In the early part of the 1400’s an event took place that changed the circumstances for the Aztecs. The monarchy of the neighbouring city of Tezcucan was taken over by another group The Tepanecs. This aroused a great spirit of resistance in the prince of Tezcucan, Nezahualcoyotl, who after much peril and some incredible escapes, mustered up enough force with the help of the Aztecs to defeat the Tepanecs and slaughter their leader. In return for their assistance, the Aztecs were rewarded with the conquered territories.

Then a league was formed between the neighbouring states of Tezcuco, Mexico and the little kingdom of Tlacopan that is unparallelled in history. It was agreed that the three states should support each other in wars and distribute the wealth among them. This alliance soon began to spread out of the Mexican Valley and by the middle of the 1400’s, under the rule of the first Montezuma had spread down the sides of the tableland to the borders of the Gulf of Mexico. The Aztec capital , Tenochtitlan prospered and feuds were ended to bring the people under one government.

The throne was filled by a succession of princes who were able to profit from their enlarged resources and the enthusiasm of the nation to engage in war. Year after year the armies returned with spoils from conquered cities and captives. No state in the Mesoamerican region was able to resist the growing strength of the conquerers. By the start of the 1500’s, the Aztec dominion had spread (under the bold and bloody Ahuitzotl), across the continent from the Atlantic to the Pacific and into the farthest corners of Guatemala and Nicuragua.

A BRIEF HISTORY ON SOME OF OUR FAVOURITE MEXICAN FOOD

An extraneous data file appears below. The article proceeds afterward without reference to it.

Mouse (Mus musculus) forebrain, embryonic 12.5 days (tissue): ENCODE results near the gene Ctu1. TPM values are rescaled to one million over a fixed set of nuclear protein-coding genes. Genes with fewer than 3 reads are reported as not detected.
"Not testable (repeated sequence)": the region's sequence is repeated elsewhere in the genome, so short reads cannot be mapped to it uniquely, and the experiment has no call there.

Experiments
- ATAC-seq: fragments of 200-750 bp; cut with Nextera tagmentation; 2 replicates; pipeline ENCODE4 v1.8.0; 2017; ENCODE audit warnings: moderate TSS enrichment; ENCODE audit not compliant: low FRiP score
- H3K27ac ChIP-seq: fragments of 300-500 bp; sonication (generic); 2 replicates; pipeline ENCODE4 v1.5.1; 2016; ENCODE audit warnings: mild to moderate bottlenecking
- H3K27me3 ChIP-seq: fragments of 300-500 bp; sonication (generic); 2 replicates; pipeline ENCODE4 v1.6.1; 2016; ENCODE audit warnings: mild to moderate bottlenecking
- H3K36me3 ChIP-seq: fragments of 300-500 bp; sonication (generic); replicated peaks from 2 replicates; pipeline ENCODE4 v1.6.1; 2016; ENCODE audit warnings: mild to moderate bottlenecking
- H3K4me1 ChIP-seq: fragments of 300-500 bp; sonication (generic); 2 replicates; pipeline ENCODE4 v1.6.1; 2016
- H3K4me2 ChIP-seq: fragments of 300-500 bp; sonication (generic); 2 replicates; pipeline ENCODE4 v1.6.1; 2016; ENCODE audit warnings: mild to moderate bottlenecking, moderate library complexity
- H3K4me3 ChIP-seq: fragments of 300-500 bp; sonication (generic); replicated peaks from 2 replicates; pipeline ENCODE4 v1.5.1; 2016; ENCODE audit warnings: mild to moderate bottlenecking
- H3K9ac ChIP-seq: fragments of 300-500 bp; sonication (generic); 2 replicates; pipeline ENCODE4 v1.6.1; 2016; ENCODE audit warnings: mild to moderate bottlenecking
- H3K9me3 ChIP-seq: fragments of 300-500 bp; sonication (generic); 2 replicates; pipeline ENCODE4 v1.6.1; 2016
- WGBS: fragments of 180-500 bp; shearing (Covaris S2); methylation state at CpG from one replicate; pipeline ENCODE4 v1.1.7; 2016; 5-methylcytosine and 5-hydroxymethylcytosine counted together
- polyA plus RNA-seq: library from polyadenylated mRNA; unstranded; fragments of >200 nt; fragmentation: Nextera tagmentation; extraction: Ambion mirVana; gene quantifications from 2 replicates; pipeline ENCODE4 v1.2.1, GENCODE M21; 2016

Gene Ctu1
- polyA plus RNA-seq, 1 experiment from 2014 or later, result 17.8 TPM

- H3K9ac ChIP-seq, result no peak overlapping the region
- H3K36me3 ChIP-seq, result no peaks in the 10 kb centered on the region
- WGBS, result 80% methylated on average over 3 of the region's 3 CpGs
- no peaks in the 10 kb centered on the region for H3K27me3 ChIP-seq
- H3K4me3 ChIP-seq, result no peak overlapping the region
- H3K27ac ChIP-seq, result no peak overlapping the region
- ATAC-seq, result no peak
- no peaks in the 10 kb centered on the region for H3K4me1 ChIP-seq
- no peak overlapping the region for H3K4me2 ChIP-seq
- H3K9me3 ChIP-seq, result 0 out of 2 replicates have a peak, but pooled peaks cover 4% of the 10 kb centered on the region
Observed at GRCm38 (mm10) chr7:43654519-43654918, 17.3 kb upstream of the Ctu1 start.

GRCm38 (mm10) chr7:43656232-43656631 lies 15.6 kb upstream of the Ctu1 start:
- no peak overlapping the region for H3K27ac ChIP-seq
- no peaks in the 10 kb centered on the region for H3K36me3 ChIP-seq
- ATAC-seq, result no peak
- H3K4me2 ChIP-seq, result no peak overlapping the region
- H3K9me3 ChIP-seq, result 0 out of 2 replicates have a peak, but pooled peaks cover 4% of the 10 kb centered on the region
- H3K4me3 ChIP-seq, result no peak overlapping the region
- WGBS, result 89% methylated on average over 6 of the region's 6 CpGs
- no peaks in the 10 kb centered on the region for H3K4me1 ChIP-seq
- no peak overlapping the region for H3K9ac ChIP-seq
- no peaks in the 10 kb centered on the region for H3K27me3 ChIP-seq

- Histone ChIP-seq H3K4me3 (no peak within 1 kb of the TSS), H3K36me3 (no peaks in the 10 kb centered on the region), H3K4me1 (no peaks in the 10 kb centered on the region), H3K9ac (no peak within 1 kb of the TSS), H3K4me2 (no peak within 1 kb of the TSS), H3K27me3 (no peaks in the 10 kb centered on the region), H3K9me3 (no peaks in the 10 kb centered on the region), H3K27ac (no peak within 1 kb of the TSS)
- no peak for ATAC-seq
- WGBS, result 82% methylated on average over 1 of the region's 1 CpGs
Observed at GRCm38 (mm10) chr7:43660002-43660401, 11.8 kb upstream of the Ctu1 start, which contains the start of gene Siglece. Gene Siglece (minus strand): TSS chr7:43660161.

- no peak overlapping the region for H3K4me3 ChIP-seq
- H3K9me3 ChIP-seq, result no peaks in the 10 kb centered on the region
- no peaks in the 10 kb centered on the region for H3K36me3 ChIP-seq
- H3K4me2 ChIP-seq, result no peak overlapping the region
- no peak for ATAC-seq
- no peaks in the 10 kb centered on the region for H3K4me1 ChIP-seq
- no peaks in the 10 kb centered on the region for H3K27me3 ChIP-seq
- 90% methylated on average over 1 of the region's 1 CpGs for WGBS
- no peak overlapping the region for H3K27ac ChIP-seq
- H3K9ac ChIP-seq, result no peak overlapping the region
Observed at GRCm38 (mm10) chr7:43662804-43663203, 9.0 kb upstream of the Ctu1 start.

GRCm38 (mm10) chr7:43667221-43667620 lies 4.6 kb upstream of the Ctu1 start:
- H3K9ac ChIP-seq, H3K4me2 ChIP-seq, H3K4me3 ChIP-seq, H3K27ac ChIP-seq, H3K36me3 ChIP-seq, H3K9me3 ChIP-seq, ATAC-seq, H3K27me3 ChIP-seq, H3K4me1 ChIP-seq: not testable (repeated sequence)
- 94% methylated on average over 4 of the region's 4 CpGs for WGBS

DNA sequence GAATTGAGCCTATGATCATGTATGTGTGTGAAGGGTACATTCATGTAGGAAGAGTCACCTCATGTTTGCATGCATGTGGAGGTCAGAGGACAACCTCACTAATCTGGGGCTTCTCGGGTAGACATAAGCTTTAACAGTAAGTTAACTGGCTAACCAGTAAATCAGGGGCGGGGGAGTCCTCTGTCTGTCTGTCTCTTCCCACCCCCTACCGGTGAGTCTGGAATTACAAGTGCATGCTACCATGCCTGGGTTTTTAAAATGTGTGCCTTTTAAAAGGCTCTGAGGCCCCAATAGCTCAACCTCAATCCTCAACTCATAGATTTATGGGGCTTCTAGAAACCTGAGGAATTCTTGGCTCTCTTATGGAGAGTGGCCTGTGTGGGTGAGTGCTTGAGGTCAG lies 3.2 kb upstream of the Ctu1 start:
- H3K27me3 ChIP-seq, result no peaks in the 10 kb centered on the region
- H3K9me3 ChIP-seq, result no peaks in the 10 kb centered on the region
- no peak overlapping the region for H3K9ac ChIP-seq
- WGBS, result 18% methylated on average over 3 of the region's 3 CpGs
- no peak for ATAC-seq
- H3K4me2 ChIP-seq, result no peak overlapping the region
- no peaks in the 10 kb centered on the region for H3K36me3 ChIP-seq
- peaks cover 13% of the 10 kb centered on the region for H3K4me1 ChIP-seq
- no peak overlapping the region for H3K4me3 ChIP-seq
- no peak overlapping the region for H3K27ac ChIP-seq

The history of Mexican food is a long and diverse one. In the mid 1300’s, the Aztec Empire introduced chilli peppers, honey, salt and chocolate into their cooking.

When looking at the history of traditional Mexican food and food culture, it is interesting to note that many traditional Mexican meals were cooked over an open fire on ceramic pots or cast iron skillets.

Salsa was sold in the Aztec markets and was the Spanish word for sauce. It was uncooked and sometimes pureed until chunky, smooth, or chopped. Large red tomatoes, tomatillo, chipotle {a staple in the Aztec diet} and the avocado are found in the modern salsa, and are the same core ingredients used back then.

Prior to the arrival of the Europeans, the Mexican diet did not include dairy products, so cheese was unknown. The Spanish brought cows, goats, and sheep changing Mexican dietary habits for ever.

Corn is used to make masa, a dough for tamales, tortillas, gorditas, and many other corn-based foods. Corn is also eaten fresh, as corn on the cob and as a component of a number of dishes. Squash and peppers are also prominent in Mexican cuisine.

Mexican cuisine is considered one of the most varied in the world, after Chinese and Indian food. The most frequently used herbs and spices in Mexican cuisine are chillies, oregano, cilantro, epazote, cinnamon, and cocoa.

Chipotle, a smoke-dried jalapeño chilli, is also common in Mexican cuisine. Many Mexican dishes also contain garlic and onions.

Honey is an important ingredient in many Mexican dishes, such as the rosca de miel, a bundt-like cake, and in beverages such as balché.

We can also thank the Aztecs for chocolate. It was through them that the Spaniards brought this delicious discovery to Europe in 1657.

MEXICO TODAY

Mexico has a population of 97,483,412 inhabitants, according to the most recent census by the Instituto Nacional de Estadísticas, Geografía e Informática (2000), with an ethnic composition of 60% mestizo, 30% Indian, 9% European and 1% other.

The official language of Mexico is Spanish and it has over 66 Indian languages; the local currency is the Mexican peso.

Reference: MEXICO TRAVEL GUIDE http://www.go2mexico.com/navigate.html